</span></p> <h2>Flávio Bolsonaro</h2> <p><span style="font-weight: 400;">Flávio Bolsonaro, a senator and the president&#8217;s eldest son, is currently under investigation by the Prosecution Service in Rio de Janeiro, accused of having orchestrated a corruption scheme while he served as a state lawmaker in Rio. Prosecutors say they have robust evidence that Mr. Bolsonaro was involved in crimes of embezzlement, money laundering, and conspiracy, which led to the lifting of the senator&#8217;s banking and fiscal secrecy.</span></p> <p><span style="font-weight: 400;">Speaking to </span><i><span style="font-weight: 400;">Veja</span></i><span style="font-weight: 400;">, Jair Bolsonaro said he was concerned about the investigation, stressing that &#8220;regardless of whether [Flávio] is right or wrong, you worry.&#8221; However, Mr. Bolsonaro gave his son&#8217;s version of the events and tried to push the blame onto Fabrício Queiroz, a long-time family friend and Flávio Bolsonaro&#8217;s former driver.</span></p> <p><span style="font-weight: 400;">&#8220;I&#8217;m upset because there are deposits in [Mr. Queiroz&#8217;s] account, which nobody knew about, and he has to explain it,&#8221; said the president. &#8220;I&#8217;ve known Mr. Queiroz since 1984 … could he have done something wrong? He could have, but I&#8217;m not saying he did.&#8221;</span></p> <h2>Pension reform</h2> <p><span style="font-weight: 400;">The government&#8217;s number one priority since taking office has been to pass a sweeping reform of Brazil&#8217;s bloated and expensive pension system. However, there have been issues with pushing the administration&#8217;s proposal through Congress, with lawmakers claiming the government—particularly Jair Bolsonaro—is not getting involved enough, leaving them to take all of the flak from their constituents.</span></p> <p><span style="font-weight: 400;">Asked about what he &#8220;really thinks&#8221; about the pension reform, Jair Bolsonaro admitted he was always against it, but changed his mind once he became president. &#8220;What made me change? Reality. Brazil would become ungovernable in the next one, two, three years [without a pension reform].&#8221; </span></p> <p><span style="font-weight: 400;">If and when the reform is approved, Mr. Bolsonaro stated that the government&#8217;s sights are firmly set on more reforms (starting with the tax system) and privatizations. The president claimed he has already given the &#8220;green light&#8221; to sell off Correios, the state-owned postal service company. &#8220;The Workers&#8217; Party destroyed the company … we have to show public opinion that there is no alternative other than selling Correios.&#8221;</span></p> <h2>Being president</h2> <p><span style="font-weight: 400;">&#8220;I know it would be difficult, but not this difficult … I&#8217;ve had sleepless nights, I&#8217;ve cried a whole lot too.&#8221;</span></p> <p><span style="font-weight: 400;">It is no secret that Jair Bolsonaro has struggled to get used to life as president. Constant squabbles with Congress and crises within his own ranks have, apparently, led the head of state to shed a few tears. </span></p> <p><span style="font-weight: 400;">&#8220;Some of those who decide the future of Brazil are lacking the minimum of patriotism. They&#8217;re not understanding where Brazil is going,&#8221; said Mr. Bolsonaro, not naming names but making a veiled dig at federal lawmakers. Earlier this month, the president shared an open letter on several WhatsApp groups talking about the struggles of his administration, calling Brazil “ungovernable” without the “quid pro quo shenanigans” he refuses to engage in. </span></p> <h2>Social Liberal Party</h2> <p><span style="font-weight: 400;">Yesterday, Chief of Staff Onyx Lorenzoni implied that Jair Bolsonaro might be looking to leave the Social Liberal Party (PSL), due to numerous fallouts behind the scenes. As if to fan these flames, in his interview with </span><i><span style="font-weight: 400;">Veja</span></i><span style="font-weight: 400;">, Mr. Bolsonaro was critical of his party, saying that it &#8220;accepted anyone&#8221; last year, resulting in an extremely inexperienced bench in Congress.</span></p> <p><span style="font-weight: 400;">However, when asked about whether he would change party, the president resorted to a matrimonial analogy: &#8220;When we get married, we vow to love that person forever. Did I answer your question?&#8221;</span></p> <p><span style="font-weight: 400;">While that could sound like a pledge of loyalty, it could mean a little less when coming from Mr. Bolsonaro&#8217;s mouth, a man who has been married three times.</span></p> <h2>Olavo de Carvalho</h2> <p><span style="font-weight: 400;">Jair Bolsonaro confirmed that Olavo de Carvalho, the ideological savant of the Bolsonarism movement, was responsible for appointing Ricardo Vélez-Rodriguez as the Education Minister in January. &#8220;I won&#8217;t deny it. [Mr. Carvalho] was interested and he&#8217;s a good person.&#8221; </span></p> <p><span style="font-weight: 400;">Mr. Vélez-Rodriguez&#8217;s tenure as Economy Minister was farcical, with a number of public embarrassments which ranged from lying on his resume, asking schools to film students singing the national anthem, and being given a dressing down in Congress by center-left representative Tabata Amaral.</span></p> <p><span style="font-weight: 400;">Despite admitting that Olavo de Carvalho chose one of his cabinet ministers, the president played down the philosopher&#8217;s influence in the government. &#8220;He helped in my election, but I rarely ever talk to Olavo.&#8221;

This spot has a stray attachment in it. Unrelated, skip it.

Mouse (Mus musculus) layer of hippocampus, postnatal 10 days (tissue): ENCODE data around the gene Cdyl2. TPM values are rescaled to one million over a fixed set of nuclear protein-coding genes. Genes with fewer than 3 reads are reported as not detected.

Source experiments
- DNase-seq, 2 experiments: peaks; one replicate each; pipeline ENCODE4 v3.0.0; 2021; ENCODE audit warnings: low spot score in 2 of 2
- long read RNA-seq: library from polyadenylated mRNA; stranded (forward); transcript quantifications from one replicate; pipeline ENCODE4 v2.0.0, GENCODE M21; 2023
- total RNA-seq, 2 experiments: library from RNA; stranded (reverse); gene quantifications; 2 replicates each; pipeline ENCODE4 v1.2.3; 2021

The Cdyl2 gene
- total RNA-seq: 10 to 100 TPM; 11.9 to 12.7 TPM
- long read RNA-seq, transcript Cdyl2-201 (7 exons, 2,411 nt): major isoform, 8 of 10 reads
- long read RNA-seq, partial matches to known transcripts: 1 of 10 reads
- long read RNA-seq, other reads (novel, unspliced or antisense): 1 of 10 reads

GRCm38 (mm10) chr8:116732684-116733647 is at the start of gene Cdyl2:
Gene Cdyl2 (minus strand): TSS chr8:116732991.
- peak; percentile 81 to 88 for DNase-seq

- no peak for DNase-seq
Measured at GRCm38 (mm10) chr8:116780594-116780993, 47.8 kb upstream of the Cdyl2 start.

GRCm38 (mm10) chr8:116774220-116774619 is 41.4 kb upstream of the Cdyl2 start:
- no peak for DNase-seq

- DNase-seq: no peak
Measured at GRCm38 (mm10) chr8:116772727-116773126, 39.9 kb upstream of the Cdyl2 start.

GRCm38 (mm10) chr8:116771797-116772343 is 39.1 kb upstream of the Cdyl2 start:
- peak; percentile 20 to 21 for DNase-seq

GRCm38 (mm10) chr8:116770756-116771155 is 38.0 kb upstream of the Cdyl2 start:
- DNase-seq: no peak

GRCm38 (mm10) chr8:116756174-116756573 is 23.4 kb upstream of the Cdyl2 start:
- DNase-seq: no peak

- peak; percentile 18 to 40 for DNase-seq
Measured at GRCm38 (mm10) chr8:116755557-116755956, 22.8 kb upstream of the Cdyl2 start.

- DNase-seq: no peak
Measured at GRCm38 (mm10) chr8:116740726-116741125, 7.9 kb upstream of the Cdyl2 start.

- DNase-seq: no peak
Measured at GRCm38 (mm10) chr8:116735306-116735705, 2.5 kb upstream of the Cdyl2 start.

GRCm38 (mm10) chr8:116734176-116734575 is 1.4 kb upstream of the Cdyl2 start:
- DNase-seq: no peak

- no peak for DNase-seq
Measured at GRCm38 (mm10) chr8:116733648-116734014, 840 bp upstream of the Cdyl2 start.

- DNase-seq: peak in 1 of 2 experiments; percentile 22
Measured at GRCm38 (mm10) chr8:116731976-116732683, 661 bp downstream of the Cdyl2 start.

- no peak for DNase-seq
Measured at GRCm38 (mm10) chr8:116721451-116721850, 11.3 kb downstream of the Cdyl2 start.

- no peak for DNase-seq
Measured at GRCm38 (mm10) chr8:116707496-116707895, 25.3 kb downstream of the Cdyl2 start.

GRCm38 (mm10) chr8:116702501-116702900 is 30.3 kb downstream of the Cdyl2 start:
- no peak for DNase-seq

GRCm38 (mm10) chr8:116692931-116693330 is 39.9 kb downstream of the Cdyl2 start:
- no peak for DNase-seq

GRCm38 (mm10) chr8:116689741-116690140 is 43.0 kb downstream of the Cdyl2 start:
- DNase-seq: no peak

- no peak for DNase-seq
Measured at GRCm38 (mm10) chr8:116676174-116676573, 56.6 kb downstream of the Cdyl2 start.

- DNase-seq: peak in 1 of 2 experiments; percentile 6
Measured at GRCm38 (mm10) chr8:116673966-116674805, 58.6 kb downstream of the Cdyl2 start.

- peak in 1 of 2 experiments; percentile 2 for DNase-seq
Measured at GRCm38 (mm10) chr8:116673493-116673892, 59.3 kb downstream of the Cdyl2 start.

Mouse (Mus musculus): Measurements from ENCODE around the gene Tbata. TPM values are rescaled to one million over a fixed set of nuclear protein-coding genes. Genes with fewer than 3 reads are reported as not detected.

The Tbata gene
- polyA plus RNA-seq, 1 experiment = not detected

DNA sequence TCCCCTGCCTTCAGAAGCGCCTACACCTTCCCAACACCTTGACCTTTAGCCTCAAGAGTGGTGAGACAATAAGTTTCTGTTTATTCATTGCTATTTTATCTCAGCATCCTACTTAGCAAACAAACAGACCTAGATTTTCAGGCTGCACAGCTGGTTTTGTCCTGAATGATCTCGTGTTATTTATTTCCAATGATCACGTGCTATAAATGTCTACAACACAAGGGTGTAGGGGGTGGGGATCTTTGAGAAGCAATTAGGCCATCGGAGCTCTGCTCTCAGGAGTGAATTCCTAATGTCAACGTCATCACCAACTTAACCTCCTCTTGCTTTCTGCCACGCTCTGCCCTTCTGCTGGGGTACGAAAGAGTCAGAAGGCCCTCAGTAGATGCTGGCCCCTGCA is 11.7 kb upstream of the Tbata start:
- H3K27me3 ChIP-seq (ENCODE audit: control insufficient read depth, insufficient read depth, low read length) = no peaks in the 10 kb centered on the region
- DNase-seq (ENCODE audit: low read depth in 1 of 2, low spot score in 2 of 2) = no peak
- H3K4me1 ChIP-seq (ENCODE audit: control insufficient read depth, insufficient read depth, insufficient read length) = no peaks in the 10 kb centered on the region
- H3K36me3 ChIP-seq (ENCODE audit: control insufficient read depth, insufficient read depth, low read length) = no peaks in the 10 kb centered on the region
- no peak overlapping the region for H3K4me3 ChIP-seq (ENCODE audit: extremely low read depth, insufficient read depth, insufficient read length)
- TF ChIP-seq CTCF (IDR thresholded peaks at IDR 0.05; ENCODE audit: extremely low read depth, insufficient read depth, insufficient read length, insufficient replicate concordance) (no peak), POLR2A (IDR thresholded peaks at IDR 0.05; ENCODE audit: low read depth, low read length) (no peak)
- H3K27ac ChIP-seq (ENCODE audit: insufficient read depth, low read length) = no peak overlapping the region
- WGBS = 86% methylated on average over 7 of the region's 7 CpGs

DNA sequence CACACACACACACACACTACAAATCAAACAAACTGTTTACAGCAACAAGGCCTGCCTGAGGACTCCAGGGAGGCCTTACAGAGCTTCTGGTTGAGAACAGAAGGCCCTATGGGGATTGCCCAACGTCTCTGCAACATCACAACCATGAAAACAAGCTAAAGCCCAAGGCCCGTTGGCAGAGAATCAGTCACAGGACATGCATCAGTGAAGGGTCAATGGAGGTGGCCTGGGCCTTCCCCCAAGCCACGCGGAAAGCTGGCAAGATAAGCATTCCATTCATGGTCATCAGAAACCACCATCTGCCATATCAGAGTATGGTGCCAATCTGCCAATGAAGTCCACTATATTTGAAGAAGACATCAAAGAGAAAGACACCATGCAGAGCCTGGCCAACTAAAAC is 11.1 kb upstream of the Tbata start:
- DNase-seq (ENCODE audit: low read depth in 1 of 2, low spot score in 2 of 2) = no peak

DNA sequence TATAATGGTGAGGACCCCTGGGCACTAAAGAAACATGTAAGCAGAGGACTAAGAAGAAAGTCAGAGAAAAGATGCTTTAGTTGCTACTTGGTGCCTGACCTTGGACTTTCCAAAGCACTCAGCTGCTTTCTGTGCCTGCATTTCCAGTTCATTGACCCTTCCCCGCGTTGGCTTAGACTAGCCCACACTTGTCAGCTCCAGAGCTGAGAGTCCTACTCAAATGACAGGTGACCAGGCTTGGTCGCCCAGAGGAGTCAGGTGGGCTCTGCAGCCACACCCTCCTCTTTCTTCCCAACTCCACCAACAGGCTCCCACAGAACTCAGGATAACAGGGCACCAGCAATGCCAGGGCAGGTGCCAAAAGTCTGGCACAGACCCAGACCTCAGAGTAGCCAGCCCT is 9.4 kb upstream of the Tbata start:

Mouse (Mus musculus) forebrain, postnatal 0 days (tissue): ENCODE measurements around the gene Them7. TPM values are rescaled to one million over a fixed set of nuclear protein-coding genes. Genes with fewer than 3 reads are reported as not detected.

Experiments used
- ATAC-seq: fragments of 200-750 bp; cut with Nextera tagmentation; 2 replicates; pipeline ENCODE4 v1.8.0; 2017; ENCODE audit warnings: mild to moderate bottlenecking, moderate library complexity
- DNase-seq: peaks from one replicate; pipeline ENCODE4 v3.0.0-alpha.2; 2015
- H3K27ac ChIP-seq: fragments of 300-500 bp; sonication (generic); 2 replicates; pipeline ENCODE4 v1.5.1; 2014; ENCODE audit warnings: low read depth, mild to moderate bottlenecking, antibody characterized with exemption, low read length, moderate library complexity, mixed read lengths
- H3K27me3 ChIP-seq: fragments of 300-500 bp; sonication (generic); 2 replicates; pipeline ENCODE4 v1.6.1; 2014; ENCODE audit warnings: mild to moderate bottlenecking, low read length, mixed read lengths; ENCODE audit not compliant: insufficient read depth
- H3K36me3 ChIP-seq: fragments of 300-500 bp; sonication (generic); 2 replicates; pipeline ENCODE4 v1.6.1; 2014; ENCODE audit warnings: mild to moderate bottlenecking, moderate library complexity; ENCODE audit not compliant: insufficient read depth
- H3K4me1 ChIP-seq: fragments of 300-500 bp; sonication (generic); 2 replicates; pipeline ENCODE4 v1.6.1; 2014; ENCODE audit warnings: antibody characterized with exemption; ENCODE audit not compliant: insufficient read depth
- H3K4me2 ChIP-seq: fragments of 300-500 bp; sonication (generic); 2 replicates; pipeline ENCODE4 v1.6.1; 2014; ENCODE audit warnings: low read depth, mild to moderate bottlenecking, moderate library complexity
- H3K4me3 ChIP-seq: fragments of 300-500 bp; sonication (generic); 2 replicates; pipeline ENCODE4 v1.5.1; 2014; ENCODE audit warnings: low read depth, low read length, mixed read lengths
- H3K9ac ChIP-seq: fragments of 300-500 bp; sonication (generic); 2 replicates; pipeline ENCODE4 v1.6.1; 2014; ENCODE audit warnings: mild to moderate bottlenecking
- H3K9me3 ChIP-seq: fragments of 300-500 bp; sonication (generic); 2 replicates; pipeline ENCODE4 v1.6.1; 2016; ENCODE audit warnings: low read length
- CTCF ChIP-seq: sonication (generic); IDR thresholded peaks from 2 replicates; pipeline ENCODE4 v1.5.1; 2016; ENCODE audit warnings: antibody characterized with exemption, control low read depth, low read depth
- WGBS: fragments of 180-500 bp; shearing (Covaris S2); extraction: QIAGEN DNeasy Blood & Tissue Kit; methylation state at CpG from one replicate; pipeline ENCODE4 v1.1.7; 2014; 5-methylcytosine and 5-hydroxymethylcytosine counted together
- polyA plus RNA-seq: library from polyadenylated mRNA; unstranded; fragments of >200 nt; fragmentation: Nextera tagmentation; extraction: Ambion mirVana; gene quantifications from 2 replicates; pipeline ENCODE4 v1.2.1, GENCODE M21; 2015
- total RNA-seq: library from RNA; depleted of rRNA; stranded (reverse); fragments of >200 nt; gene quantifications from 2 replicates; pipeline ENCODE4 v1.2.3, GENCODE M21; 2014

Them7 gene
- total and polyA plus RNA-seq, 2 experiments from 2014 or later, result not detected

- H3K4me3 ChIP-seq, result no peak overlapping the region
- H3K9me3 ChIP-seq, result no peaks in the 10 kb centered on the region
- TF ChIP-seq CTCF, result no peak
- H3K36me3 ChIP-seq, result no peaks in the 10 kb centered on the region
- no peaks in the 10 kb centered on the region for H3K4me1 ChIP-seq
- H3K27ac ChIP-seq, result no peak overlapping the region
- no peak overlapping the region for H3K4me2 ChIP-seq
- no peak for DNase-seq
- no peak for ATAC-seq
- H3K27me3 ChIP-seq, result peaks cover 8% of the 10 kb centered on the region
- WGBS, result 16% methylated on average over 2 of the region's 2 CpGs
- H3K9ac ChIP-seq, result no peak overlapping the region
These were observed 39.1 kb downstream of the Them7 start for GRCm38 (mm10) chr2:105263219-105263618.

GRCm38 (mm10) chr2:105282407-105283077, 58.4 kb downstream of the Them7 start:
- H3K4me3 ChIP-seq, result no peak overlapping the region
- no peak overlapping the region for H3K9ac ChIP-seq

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BY The Brazilian Report